Dr Larisa Kangaspuro attended the online workshop “Punishment in Global Peripheries: Contemporary Changes and Historical Continuities”. The realities of peripheral countries have long been overlooked and, at best, reduced to sources of data. This scenario is not different in the Punishment and Society field. Though the number of comparative studies on punishment has increased since the 2000s, this scholarship has failed to integrate peripheral countries into the debate, concentrating in a small number of countries of the Global North. This workshop was a response to the historical Northern, Western-centric feature of criminology and the unequal relations of subordination and dependency which has shaped the production of knowledge in the field. It aimed to bring contemporary changes and historical continuities in punishment in peripheral countries into the centre of the discussion.
This workshop was co-hosted by the Global Criminal Justice Hub of the Oxford Centre for Criminology (United Kingdom) and the Programa Delito y Sociedad, Universidad Nacional del Litoral (Argentina).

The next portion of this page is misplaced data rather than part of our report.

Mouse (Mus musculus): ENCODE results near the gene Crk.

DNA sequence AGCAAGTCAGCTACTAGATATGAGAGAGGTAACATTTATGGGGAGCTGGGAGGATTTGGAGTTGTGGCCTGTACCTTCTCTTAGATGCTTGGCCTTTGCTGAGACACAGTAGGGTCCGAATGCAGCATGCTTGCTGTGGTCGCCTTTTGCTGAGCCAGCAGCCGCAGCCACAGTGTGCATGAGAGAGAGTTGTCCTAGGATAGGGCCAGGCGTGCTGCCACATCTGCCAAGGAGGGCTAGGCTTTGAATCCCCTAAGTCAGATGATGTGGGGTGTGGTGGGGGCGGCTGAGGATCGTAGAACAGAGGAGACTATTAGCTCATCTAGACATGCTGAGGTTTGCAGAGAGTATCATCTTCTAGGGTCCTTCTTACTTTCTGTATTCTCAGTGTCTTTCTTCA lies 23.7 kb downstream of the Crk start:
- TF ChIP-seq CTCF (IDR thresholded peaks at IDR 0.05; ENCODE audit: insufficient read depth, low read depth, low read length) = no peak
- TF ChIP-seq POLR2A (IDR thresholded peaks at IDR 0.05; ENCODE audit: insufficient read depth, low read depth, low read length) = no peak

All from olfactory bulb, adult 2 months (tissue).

Link to the workshop programme
The Academy of Finland has awarded a grant to Judith Pallot for a project that has strong synergies with GULAGECHOES. It is entitled: “Yugoslavian “Penal Nationalism” and the Politics of Punishment in the Contemporary Western Balkans: Testing the Limits of the European Human Rights Regime in the EU’s Southeastern Neighbourhood”. The project will employ two post-doctoral fellows; Dr Brendan Humphreys, a political historian, who is well-known in the Aleksanteri Institute, and Dr Olga Kantokoski, a political sociologist, who will migrate to the Aleksanteri from the Social Science Faculty. The ‘Balkans project’ starts on 1st September 2021, but cooperation between the two projects began today with a joint meeting to identify common interests going forward.
BY DR. MIKHAIL NAKONECHNYI
At the beginning of March 2021, Mikhail Mishustin, Russian Prime Minister, declared that the government intends to invest 780 billion rubles into the development of transport infrastructure, including the audacious modernization of the Baikal-Amur Railway, popularly known by its acronym BAM (Baikalo-Amurskaia Magistral’). In a new blog post, Dr Mikhail Nakonechnyi analyses the implications of this news from a historical perspective.
Continue reading “Bamlag’s lingering shadow”